Health

Running Away from Really Bad Health

The truth about your ticker if you've been participating in marathons for years and years

On Tuesday, the journal Circulation published three articles — two new studies plus an editorial — that answer some longstanding questions and raise new ones about the link between high levels of running and the health of your coronary arteries. The news is mostly reassuring for runners, but it’s worth taking some time to understand what the new data tell us.

For many decades, the relationship between exercise and heart health was presumed to be simple: The more you do, the less likely you are to suffer heart problems. But in the past decade, that orthodoxy has been questioned, in part because we now have, for the first time, a generation of adults reaching retirement age who have been running (and doing other forms of endurance exercise) for nearly their entire adult lives. Being “active” is one thing; but if you’re running multiple marathons a year for four decades, does that eventually take a toll on your ticker?

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What the new studies in Circulation deal with is one particular aspect of the debate, related to the likelihood of developing blockages in the arteries leading to your heart.

In 2008, contrary to conventional wisdom, a study in Germany found that a group of marathon runners had higher “coronary artery calcium” (CAC) scores than a matched group of controls. CAC scores, which use CT scans to assess how much calcium has accumulated in your coronary arteries, quantify the degree to which artery-hardening plaques have built up in your blood vessels.

There were some questions about the German study, though. For example, the subjects had all completed at least five marathons in the previous three years, but their earlier exercise history wasn’t considered, so it wasn’t clear whether the marathoners had been long-term athletes or more recent converts who “got religion” after a dissolute youth. More than half of the marathoners were former smokers, which tended to hint at the latter possibility. Still, it flagged the issue and sparked the launch of several other studies.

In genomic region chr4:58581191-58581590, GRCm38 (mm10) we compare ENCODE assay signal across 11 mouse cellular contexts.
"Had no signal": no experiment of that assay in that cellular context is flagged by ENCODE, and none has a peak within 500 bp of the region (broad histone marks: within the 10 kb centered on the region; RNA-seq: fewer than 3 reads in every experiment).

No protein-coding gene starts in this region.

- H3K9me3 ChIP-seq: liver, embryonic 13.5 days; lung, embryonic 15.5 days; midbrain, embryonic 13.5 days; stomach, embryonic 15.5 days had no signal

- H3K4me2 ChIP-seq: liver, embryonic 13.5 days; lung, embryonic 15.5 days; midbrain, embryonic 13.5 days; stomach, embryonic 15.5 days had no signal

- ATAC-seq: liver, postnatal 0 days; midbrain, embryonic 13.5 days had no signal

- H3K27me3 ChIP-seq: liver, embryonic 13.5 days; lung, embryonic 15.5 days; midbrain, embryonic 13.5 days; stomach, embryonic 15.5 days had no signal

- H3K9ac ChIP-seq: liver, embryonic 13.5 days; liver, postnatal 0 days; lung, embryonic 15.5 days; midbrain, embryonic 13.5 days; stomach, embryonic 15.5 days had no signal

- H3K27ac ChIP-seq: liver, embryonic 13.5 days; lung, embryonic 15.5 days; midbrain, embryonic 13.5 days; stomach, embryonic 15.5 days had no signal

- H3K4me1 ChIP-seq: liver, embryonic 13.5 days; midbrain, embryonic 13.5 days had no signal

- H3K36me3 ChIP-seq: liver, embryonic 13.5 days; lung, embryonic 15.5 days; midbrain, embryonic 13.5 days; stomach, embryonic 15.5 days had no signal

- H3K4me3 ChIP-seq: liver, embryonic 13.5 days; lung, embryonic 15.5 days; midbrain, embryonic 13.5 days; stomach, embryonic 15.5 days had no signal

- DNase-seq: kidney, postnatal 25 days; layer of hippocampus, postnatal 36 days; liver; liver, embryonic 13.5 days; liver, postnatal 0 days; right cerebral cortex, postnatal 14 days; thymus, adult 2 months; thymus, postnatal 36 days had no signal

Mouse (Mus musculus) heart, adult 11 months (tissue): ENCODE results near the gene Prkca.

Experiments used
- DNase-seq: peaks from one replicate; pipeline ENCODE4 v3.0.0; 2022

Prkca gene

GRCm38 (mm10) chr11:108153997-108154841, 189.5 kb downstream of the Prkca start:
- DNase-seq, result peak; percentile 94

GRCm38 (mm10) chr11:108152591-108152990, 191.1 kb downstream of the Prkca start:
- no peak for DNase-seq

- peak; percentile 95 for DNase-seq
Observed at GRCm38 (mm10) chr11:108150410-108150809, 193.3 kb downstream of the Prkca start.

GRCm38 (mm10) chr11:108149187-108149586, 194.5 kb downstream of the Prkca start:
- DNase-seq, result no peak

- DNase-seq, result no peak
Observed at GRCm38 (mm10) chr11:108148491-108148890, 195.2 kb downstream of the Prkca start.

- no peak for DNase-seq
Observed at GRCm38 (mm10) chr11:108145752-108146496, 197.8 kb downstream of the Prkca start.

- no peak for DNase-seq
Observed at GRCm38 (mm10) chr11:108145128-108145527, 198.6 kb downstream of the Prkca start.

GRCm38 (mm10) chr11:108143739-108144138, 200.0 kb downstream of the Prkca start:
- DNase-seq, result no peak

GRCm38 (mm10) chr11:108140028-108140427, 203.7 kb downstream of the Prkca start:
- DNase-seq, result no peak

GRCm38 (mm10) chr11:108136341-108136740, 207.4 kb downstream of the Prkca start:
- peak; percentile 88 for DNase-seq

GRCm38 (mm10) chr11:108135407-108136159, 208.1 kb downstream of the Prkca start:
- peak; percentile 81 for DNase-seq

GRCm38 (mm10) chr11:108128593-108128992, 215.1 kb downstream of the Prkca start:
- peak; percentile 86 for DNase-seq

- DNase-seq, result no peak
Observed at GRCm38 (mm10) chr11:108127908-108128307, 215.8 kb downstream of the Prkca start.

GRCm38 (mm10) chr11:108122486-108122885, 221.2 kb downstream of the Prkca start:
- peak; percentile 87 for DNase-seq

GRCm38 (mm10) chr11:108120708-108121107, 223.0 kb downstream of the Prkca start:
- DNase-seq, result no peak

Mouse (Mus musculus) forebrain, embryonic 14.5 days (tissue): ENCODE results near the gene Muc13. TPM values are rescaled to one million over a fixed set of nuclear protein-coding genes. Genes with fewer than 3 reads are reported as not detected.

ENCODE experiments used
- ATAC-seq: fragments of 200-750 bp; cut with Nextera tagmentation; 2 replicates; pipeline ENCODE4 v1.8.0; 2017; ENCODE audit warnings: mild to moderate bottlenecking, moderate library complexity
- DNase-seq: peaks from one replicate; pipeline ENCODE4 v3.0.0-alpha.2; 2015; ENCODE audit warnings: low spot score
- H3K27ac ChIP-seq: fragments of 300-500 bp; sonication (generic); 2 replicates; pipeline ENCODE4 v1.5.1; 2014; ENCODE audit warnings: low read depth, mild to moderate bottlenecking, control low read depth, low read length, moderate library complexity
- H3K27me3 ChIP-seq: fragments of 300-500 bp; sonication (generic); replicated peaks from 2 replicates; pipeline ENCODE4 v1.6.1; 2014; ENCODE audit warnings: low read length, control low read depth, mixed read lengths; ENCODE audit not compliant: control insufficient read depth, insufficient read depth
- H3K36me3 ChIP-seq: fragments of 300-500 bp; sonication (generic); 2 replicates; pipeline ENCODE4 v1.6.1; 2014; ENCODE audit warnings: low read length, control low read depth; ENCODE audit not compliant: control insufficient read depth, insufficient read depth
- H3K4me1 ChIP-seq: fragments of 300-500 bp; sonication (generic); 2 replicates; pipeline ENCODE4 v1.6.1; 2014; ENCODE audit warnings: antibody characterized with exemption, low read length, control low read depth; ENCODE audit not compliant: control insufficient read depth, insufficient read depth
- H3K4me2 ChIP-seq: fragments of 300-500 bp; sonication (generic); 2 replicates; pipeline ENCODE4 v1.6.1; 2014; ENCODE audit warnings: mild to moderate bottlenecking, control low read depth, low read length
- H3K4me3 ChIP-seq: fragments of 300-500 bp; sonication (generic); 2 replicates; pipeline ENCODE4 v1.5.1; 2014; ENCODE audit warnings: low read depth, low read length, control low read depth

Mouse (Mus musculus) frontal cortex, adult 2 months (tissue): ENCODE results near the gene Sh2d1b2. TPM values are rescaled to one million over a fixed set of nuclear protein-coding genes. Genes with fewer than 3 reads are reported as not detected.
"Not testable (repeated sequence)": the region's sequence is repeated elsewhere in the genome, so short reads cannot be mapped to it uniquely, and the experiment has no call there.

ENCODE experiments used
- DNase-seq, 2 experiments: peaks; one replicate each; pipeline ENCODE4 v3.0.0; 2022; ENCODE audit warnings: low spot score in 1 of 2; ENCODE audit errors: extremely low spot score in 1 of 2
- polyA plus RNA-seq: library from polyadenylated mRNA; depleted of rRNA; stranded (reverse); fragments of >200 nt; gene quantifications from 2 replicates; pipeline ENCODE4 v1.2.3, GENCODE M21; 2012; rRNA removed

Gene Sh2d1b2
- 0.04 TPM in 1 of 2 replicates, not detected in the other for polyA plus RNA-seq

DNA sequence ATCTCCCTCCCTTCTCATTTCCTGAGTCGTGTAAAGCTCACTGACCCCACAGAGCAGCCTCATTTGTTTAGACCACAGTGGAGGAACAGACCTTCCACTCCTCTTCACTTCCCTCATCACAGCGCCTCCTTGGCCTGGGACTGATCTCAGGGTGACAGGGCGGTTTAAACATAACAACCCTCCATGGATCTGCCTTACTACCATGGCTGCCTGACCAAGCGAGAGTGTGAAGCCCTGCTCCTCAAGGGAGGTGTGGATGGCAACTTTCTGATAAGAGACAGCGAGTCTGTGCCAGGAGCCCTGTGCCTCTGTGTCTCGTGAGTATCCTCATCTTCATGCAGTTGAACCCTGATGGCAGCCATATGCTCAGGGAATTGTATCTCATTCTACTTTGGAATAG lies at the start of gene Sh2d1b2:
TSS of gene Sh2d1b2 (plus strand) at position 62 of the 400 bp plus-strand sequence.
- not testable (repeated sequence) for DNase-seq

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In the years since, as more data have emerged, the idea that I’ve heard from numerous sports cardiologists is that high levels of vigorous endurance exercise over many years may indeed increase coronary artery calcification, but that the pattern of plaques that form in athletes tends to be a healthier and more stable form of plaque, less likely to cause serious problems like a heart attack.

And that is, indeed, what the two new studies in Circulation suggest.

One study, from a group in Britain, compared 152 masters athletes (average age 54, 70 percent male) to 92 non-athlete controls. The athletes and non-athletes were equally likely to have elevated CAC scores, with roughly 40 percent in each group.

The bad news for athletes is that those who did have elevated CAC scores tended to have higher (i.e., worse) scores, and the higher scores were associated with the number of years of training.

The good news is that about 70 percent of the plaques in male athletes were hard, calcium-rich plaques, whereas about only 30 percent of the plaques in the controls were calcific. These hard plaques do narrow your arteries, but they’re much less likely to break off and cause a complete blockage that triggers a heart attack. (For more on this, see my description of the data from when first presented as a conference abstract a few years ago.)

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The second study, from a group in the Netherlands, looked at 284 middle-aged men who competed in recreational sports. About half the participants were runners or cyclists, but the cohort included lots of different sports, including soccer and tennis.

The subjects completed detailed questionnaires reporting their lifelong exercise histories, and were divided into three groups based on their typical weekly exercise dose averaged over their adult lives. About half the athletes had non-zero CAC scores, but the prevalence was higher in the highest training group (68 percent) than the lowest training group (43 percent). And once again, the highest training group was more likely to have stable calcific plaques than the lowest training group.

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In the comparison above, the lowest training group averaged less than 1,000 MET-minutes per week of exercise through their lives after the age of 12, which is equivalent to the higher end of public health guidelines for how much exercise everyone should get. (“MET” stands for metabolic equivalent of task and is a way to measure the energy cost of differing activities.) The highest training group was getting above 2,000 MET-minutes per week, which is roughly equivalent to running 20 miles a week at a pace of 10 minutes per mile.

This study also broke down the data by intensity of exercise, and found that intensities above nine METs seemed to be associated with higher CAC score. For comparison, running at a 10-minute-mile pace burns about 10 METs in the average person, though habitual runners probably don’t have to work as hard (relatively speaking) to maintain a given pace. (go to page 2 to continue reading) [lz_pagination]

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